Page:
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Citation Information

Type Thesis or Dissertation - Doctor of Philosophy in Nursing
Title Extent of HIV stigma among HIV positive healthcare workers: A mixed methods approach
Publication (Day/Month/Year) 2013
Regardless of practice settings, healthcare workers (HCWs) in Sub-Saharan Africa are
either infected or affected by HIV/AIDS. This mixed methods study measured the extent of
HIV/AIDS stigma and the relationship between stigma and sociodemographic variables in a
sample of 76 HIV positive HCWs. Qualitative aspects (n=20) explored how HIV positive HCWs
manage personal health, stigma experiences in the workplace, and the HCWs role in reducing
stigma in the workplace. Overall, HIV positive HCWs in this study experienced low stigma levels
(Mean= 7.88, SD 12.90). Subscale means ranged from 0.09 (SD 0.28) for workplace stigma to
0.39 (SD 0.62) for verbal abuse. Stigma was negatively and significantly correlated with years of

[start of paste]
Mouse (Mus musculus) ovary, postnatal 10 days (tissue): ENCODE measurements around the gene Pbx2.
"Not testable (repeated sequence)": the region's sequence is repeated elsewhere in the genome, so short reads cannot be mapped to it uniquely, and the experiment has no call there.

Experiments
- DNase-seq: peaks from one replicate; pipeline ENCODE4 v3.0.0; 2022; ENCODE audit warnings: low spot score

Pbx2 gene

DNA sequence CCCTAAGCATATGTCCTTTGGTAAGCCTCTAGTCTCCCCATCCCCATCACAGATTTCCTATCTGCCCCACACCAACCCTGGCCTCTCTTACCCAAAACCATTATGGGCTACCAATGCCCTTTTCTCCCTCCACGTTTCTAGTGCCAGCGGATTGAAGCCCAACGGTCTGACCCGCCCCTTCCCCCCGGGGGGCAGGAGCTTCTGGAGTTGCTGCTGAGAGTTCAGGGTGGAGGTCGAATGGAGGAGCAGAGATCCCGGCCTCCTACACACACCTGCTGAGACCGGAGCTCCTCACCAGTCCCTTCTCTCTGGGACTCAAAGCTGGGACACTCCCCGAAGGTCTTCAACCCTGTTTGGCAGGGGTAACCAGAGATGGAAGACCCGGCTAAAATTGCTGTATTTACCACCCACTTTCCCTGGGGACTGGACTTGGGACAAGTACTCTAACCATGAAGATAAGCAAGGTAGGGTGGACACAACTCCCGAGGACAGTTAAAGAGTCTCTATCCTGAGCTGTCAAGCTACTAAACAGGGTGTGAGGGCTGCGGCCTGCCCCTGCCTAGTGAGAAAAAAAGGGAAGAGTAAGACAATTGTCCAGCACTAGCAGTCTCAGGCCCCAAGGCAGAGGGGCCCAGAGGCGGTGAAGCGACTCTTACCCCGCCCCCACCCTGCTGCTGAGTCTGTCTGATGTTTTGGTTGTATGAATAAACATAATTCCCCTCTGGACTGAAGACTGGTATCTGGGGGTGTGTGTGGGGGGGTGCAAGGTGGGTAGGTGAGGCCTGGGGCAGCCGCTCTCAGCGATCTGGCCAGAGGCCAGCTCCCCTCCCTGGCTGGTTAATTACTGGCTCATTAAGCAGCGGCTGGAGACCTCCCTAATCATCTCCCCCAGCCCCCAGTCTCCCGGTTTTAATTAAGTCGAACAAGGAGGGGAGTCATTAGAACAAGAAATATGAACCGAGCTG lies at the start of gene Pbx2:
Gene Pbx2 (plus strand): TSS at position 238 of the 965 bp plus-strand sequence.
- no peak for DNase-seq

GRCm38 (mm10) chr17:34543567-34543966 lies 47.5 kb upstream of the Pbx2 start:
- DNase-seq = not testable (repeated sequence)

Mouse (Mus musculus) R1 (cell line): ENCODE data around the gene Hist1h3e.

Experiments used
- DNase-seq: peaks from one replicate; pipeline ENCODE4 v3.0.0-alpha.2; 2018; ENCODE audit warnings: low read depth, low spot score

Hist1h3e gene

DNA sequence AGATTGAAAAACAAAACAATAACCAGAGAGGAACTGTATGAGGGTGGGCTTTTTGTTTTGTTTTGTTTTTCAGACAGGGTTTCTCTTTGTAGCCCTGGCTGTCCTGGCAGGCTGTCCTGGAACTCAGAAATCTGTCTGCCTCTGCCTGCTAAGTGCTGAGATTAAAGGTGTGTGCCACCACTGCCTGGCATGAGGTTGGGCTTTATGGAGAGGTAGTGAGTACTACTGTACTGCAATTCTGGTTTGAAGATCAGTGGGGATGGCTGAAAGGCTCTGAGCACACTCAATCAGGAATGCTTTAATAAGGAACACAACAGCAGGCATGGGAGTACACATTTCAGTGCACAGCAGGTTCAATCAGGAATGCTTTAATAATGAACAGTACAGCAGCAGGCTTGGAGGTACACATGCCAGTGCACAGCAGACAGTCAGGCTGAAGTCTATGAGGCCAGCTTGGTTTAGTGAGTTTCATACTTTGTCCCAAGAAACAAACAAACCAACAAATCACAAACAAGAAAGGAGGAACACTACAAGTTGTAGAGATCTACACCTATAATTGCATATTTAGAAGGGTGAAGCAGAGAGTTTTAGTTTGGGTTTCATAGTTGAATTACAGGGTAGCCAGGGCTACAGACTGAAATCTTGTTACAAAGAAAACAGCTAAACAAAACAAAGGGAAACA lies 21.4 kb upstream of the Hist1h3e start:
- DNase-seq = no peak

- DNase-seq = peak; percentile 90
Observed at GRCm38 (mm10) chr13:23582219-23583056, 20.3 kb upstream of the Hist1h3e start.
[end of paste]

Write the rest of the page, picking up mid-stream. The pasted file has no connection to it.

work experience (χ
6.97, df= 1, p = 0.01), annual salary (χ
4.02, = df= 1, p = 0.05), years living
with HIV (χ
5.07, df = 1, p =0.02) and positively and significantly correlated with employment
category (χ
9.32, = df= 1, p = 0.00). None of the sociodemographic variables were predictive of
stigma in this sample. Two negative themes emerged blame and lack of knowledge. Five positive
themes emerged related to stigma experiences: living positively, optimism, empathy, support, and
changes over time. Normalizing, leading by example and empowerment were three themes that
emerged on ways of reducing stigma. Disclosing HIV status, awareness of an HIV/AIDS
workplace policy, and having access to treatment, stigma reduction training, and workplace
support groups may have contributed to the low stigma scores. Qualitative findings corroborated
quantitative findings and corresponded to the six domains of the stigma instrument (HASI-P).
Stigma reduction efforts should incorporate socioecological approaches; expand beyond the
individual level and address interpersonal, institutional, community, and public policy levels of

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